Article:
Perhaps not coincidentally, those comedian-hosted shows have also been some of the season’s strongest. Louis’s Abraham Lincoln-meets-Louie parody still stands as this year’s funniest pre-taped bit. Short is still at the top of EW’s weekly SNL host poll for a reason. And Foxx… well, since his comedy career reached its height in the ’90s, it makes a certain sort of sense that his episode of SNL felt like a relic from that era. Either way, he was a thoroughly commanding, dominant presence on the show, and that alone was enough to make his hosting turn impressive.

All of this bodes well for Kevin Hart, an actor and comedian who’s still a bit under the radar.  READ FULL STORY

'New Girl': Tin and Daffodils

Hello, Newbies. I am your host today while my colleague Lanford Beard takes a well-deserved overseas vacation.

This latest episode of New Girl, “TinFinity” (I’ll explain that odd title in a moment), had the roomies at each other’s throats a little more than usual. There was plenty of drama and heartfelt moments, but of course still plenty of room for New Girl’s brand of quirky, ridiculous comedy. And the fallout (read: hilarity) after the Kiss continued.

Now, about that title: The episode kicks off with Schmidt pronouncing that they are coming fast upon his and Nick’s 10-year anniversary as roommates. READ FULL STORY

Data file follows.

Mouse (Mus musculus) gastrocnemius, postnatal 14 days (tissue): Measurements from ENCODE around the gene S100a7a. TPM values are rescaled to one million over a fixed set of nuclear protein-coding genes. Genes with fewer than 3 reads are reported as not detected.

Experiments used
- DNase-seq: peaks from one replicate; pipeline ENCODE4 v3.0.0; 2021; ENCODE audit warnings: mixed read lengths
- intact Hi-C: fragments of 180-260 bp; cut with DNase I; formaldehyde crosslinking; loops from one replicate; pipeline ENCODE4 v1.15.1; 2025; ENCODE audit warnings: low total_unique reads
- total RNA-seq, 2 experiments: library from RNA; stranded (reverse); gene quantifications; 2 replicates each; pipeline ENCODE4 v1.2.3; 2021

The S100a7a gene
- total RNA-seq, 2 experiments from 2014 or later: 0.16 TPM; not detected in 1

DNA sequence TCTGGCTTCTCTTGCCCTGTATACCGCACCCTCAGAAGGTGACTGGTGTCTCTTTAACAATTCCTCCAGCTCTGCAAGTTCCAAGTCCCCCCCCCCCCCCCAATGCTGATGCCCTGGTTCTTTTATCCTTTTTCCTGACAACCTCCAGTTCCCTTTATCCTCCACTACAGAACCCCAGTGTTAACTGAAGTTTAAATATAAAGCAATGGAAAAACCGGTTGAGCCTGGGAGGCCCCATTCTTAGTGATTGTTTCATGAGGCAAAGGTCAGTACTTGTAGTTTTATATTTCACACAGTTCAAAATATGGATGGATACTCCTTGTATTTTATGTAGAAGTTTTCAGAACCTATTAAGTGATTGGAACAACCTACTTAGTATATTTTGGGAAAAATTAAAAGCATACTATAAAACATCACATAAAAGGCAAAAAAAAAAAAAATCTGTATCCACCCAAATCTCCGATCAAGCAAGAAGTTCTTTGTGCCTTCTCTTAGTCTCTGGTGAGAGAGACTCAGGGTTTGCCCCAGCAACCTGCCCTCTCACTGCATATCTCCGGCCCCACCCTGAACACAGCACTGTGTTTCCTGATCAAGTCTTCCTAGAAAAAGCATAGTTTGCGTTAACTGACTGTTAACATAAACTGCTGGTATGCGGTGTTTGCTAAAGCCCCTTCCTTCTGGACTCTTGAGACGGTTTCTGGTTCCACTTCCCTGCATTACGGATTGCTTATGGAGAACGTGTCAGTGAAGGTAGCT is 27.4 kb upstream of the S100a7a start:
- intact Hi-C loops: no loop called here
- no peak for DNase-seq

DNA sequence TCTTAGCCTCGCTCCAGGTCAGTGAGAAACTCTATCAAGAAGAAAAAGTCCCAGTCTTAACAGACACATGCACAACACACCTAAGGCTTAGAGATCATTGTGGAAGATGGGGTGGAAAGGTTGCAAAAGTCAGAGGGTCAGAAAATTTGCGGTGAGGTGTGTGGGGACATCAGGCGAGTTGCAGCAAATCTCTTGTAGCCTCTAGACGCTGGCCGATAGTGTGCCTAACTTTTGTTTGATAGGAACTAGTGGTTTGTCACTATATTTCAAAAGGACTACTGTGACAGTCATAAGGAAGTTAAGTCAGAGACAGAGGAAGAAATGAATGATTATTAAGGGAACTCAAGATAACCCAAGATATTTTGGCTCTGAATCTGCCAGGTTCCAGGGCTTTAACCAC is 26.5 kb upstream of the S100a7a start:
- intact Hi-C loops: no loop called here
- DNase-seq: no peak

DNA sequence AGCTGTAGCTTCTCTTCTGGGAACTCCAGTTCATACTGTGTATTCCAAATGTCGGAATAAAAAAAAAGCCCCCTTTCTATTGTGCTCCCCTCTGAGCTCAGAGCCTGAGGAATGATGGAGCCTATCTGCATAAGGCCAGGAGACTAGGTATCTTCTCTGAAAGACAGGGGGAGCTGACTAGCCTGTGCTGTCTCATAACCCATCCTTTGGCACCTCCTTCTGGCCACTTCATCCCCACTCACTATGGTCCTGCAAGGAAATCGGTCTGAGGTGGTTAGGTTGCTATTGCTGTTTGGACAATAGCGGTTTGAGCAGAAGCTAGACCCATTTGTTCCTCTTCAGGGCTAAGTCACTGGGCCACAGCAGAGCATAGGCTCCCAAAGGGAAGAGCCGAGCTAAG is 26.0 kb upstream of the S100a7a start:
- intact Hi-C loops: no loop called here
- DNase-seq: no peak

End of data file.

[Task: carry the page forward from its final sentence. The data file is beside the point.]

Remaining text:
The Onion and Quvenzhane Wallis: What does it take to get America's Finest News Source to apologize?

There’s just one thing more shocking than The Onion’s crude tweet about Quvenzhané Wallis: Onion CEO Steve Hannah’s subsequent mea culpa.

“On behalf of The Onion, I offer my personal apology to Quvenzhané Wallis and the Academy of Motion Picture Arts and Sciences for the tweet that was circulated last night during the Oscars,” he said in a statement today, following widespread outcry over a message on the microblogging site that referred called the nine-year-old Best Actress nominee a “c—.” Hannah went on to label the tweet “crude and offensive,” “senseless [and] humorless,” and “inconsistent with The Onion’s commitment to parody and satire, however biting.” Additionally, he said, the parties responsible for posting the joke will be “disciplined.”

Such a frank admission of remorse is unusual for The Onion, a publication that’s never shied away from controversial jokes or strong, vulgar language. In fact, this may be the first time the paper has actually apologized for something it’s written — even though plenty of its creations have stoked the public’s ire before.  READ FULL STORY

Lisa Lampanelli defends calling Lena Dunham the n-word: 'It means friend'